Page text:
Let's think about the Ephrathites' move for a moment-where they're from and where they're going. They're living in the country of Judah, in the city of Bethlehem. Bethlehem means "house of bread," and it's the city where Jesus would be born centuries later.

Choose the letter that best describes the connection between Jesus and "house of bread."

_______ a. Bethlehem is the "house of bread," and Jesus lived on bread alone.

_______ b. Jesus ate only bread for the first five years of his life.

_______ c. Bethlehem is the "house of bread," and Jesus is the Bread of Life.

_______ d. Jesus ate a lot of raisin bread.

Judah means "praise." So this family is living in the city of bread in the midst of praise praise. Sounds like a great place! And we can assume the family described in Ruth 1:2 is happy. Take a look at their names and what their names mean:

Elimelech: "God is my King."

Naomi: "Pleasant."

How does your name describe you you?

Why would a happy family choose to leave such a great place and journey to Moab?

They left Bethlehem, Judah, when a famine hit the land. But how could a famine hit such a wonderful place, you may be thinking, a place filled with praise for God?

Let's take a quick peek at 2 Chronicles 7:19-20.

But if you turn away and forsake the decrees and commands I have given you and go off to serve other gods and worship them, then I will uproot Israel from my land, which I have given them, and will reject this temple I have consecrated for my Name.

In this passage we learn that if people turn away from God,

_________ a. God may take the Israelites' land away or force them to move.

_________ b. God probably won't notice.

_________ c. They'll never eat bread again.

_________ d. They'll only have bread to eat the rest of their lives.

List the two things God warns the people not to do in the above passage.



What does it mean to serve other gods?

List some idols that Christians often let slip into their lives.

Let's also look at 2 Chronicles 7:14.

If my people, who are called by my name, will humble themselves and pray and seek my face and turn from their wicked ways, then will I hear from heaven and will forgive their sin and will heal their land.

There are four things listed in the above verse that we must do to draw near to God when we have backslidden or walked away from God. What are they?


2. 3.


And what is the promise when we come back to God?


Back to the story in Ruth. Evidently people in the city of bread and the place of praise are turning away from God. It may have been in subtle ways at first, but there is a turning away from God. The result?

_____ a. No more popcorn.

_____ b. Schools closed.

_____ c. Shopping malls went under.

_____ d. Famine.

Whenever we turn away from God, we can always expect a famine-dry times. We can expect to experience a famine when God doesn't have the proper place in our lives. But there is more than one kind of famine.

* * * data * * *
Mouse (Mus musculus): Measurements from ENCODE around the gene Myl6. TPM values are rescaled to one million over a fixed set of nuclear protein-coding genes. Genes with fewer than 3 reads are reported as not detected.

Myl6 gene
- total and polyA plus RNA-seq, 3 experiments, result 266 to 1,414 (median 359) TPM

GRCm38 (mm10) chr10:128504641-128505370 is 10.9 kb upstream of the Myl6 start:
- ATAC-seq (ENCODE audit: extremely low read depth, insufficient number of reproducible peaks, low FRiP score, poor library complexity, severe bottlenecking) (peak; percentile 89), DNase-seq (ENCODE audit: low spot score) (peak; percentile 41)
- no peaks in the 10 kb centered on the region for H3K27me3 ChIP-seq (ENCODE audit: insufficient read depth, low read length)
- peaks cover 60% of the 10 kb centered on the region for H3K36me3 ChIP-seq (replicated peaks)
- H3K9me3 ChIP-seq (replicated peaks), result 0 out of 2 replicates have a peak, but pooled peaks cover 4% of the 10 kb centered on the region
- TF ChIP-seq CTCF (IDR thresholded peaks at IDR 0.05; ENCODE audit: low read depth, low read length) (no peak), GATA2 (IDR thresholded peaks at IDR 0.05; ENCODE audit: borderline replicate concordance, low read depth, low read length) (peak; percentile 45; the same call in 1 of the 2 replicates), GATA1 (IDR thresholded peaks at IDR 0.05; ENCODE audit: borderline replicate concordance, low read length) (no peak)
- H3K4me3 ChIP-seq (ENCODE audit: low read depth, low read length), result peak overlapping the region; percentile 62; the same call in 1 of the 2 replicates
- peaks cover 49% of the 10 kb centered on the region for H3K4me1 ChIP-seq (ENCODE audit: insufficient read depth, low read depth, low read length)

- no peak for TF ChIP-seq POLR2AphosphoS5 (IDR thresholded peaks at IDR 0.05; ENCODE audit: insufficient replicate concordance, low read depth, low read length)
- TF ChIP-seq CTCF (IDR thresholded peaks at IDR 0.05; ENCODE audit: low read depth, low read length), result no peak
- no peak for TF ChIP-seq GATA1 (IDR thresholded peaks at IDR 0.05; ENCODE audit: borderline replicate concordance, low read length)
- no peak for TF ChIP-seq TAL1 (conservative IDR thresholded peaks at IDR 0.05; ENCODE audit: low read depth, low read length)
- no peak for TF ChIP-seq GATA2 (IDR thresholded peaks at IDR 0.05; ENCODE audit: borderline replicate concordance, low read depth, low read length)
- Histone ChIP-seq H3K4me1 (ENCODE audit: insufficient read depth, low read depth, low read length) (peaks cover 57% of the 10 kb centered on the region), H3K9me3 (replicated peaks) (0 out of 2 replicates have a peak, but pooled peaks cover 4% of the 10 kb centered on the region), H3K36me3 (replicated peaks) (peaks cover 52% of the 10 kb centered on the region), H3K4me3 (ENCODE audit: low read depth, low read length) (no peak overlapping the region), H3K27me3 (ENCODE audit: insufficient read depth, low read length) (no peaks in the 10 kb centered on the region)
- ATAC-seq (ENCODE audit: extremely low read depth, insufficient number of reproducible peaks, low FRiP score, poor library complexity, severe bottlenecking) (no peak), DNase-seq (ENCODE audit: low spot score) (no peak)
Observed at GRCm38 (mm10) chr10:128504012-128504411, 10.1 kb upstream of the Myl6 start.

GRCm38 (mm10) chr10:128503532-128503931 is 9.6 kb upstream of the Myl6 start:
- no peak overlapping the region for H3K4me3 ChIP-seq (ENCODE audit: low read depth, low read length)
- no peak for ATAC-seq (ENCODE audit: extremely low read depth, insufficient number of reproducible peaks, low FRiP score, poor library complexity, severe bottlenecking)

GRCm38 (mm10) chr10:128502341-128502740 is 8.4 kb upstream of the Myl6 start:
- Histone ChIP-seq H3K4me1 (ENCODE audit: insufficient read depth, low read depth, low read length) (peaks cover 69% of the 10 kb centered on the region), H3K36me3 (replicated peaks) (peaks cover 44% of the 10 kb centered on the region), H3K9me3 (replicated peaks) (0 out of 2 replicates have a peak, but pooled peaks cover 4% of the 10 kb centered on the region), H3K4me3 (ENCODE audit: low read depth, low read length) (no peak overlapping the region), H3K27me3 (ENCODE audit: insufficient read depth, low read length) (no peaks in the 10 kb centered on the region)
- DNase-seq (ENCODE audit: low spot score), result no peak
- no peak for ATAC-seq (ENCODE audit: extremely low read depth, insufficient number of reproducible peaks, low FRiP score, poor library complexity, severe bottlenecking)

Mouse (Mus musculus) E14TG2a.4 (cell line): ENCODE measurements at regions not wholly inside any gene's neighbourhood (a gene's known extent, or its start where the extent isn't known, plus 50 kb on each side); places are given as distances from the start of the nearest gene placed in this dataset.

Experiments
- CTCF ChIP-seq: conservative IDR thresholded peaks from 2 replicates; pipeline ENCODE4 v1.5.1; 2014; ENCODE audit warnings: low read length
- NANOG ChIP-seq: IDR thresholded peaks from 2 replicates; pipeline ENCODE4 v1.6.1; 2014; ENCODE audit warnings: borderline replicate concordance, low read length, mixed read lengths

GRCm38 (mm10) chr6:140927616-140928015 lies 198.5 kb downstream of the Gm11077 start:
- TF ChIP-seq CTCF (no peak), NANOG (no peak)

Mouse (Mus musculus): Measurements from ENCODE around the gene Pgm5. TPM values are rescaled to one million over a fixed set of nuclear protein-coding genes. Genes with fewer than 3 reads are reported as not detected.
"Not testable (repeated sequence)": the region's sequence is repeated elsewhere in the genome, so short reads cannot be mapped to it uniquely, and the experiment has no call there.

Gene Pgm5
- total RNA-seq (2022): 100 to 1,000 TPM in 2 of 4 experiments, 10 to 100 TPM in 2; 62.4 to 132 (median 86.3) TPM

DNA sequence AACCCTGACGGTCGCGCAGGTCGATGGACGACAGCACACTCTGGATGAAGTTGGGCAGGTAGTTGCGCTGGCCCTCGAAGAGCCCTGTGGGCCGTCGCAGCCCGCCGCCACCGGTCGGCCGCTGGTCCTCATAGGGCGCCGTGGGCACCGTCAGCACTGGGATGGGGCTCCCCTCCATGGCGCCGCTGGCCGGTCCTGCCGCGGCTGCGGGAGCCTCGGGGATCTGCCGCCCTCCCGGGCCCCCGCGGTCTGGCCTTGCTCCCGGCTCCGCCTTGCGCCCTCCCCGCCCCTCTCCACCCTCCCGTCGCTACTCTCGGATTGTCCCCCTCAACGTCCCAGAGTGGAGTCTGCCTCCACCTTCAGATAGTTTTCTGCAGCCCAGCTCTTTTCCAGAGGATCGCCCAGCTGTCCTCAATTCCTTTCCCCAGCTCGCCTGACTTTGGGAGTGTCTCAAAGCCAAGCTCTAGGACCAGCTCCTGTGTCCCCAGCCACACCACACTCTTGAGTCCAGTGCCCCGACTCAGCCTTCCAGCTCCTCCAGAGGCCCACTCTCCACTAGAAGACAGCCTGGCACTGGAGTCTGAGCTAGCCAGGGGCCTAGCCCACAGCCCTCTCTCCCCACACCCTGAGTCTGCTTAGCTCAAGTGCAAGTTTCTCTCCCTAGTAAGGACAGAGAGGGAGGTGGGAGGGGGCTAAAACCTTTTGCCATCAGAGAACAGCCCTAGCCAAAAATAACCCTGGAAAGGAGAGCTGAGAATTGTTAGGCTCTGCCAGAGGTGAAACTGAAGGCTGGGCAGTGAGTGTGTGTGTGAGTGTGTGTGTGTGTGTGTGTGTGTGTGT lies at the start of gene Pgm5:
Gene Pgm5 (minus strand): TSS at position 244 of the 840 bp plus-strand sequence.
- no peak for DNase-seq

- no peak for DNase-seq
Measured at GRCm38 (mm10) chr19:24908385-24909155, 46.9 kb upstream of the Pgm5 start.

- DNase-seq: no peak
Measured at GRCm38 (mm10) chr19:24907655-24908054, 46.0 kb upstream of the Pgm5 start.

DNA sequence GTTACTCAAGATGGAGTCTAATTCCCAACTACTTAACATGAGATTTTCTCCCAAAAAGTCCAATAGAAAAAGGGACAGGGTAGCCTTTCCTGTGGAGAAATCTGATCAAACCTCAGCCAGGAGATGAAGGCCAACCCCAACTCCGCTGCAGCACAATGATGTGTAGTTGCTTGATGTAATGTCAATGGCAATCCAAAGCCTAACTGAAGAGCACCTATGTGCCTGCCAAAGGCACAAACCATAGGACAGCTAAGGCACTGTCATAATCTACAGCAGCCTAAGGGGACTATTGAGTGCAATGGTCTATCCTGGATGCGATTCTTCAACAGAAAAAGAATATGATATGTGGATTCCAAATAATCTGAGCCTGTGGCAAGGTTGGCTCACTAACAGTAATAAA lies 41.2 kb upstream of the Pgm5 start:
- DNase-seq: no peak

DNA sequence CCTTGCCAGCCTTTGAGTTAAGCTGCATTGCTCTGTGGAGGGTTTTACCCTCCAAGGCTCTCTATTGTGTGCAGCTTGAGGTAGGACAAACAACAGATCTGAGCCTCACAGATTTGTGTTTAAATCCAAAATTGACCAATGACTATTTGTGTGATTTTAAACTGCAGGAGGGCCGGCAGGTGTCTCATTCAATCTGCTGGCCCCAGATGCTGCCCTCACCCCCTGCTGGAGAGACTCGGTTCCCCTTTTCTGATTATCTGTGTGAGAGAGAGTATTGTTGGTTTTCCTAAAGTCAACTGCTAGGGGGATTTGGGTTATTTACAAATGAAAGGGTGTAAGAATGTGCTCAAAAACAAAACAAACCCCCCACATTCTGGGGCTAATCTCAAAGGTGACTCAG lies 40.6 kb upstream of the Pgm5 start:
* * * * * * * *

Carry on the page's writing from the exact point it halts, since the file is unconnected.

Check out Amos 8:11: "The days are coming," declares the Sovereign Lord, "when I will send a famine through the land-not a famine of food or a thirst for water, but a famine of hearing the words of the Lord."

Can you relate to this kind of famine? Identify a time in your life when you felt like you weren't hearing from God-a time when God felt distant.

All of us will experience times of spiritual famine. The issue becomes: What will you do when spiritually dry times hit? We learn from 2 Chronicles that the cure for famine is to wait where you are and call on God. This is where many people jump the gun. Instead of humbling themselves, calling on God, and waiting for God's response and direction, they immediately seek a fast-food buffet of spiritual excitement.

They become church hoppers, or they float from one set of friends to another, or they read a variety of spiritual books-when they should simply keep reading the Bible, continue calling on God for help, and wait for God's guidance.

Instead of waiting out the famine, Elimelech and his family move to Moab. Grab your Bible and flip to Psalm 108:9. How is Moab described?

Think about this picture: A godly family leaves the city of bread and the place of praise and moves to a garbage dump, a washbasin. What other Bible story reminds you of this?

________ a. Jesus heals a blind man.

________ b. Jesus raises Lazarus from the dead.

________ c. The prodigal son leaves a wonderful home and eats with pigs in a pigpen.

________ d. Jesus heals a deaf man.

You might consider this the story of a prodigal family. When famine hits their land, they leave. Perhaps they get scared and let fear rule their decisions instead of faith. This is only one of 13 famines mentioned in the Bible. Each time there's a famine in the Bible, it's presented as a judgment from God.

Elimelech and his family should trust God to take care of them. They should wait out the famine, continually humbling themselves before the Lord. But instead they flee to the land of Moab.

Identify a time when you should have trusted God, but instead you became impatient or frightened and acted on your own without waiting on God.


Now Elimelech, Naomi's husband, died, and she was left with her two sons. (Ruth 1:3)

Have you ever lost a loved one through death? If yes, describe who died, how it happened, and the hurt you experienced. If not, describe the hurt you felt when someone close to you moved away or left.

Let's keep reading and find out what the sons do after their father dies.

They married Moabite women, one named Orpah and the other Ruth. (Ruth 1:4)

When Naomi's sons marry Moabite women, they immediately break the Mosaic law-the Old Testament law. They are intermingling with a foreign people, and God had warned them against doing so (Numbers 36).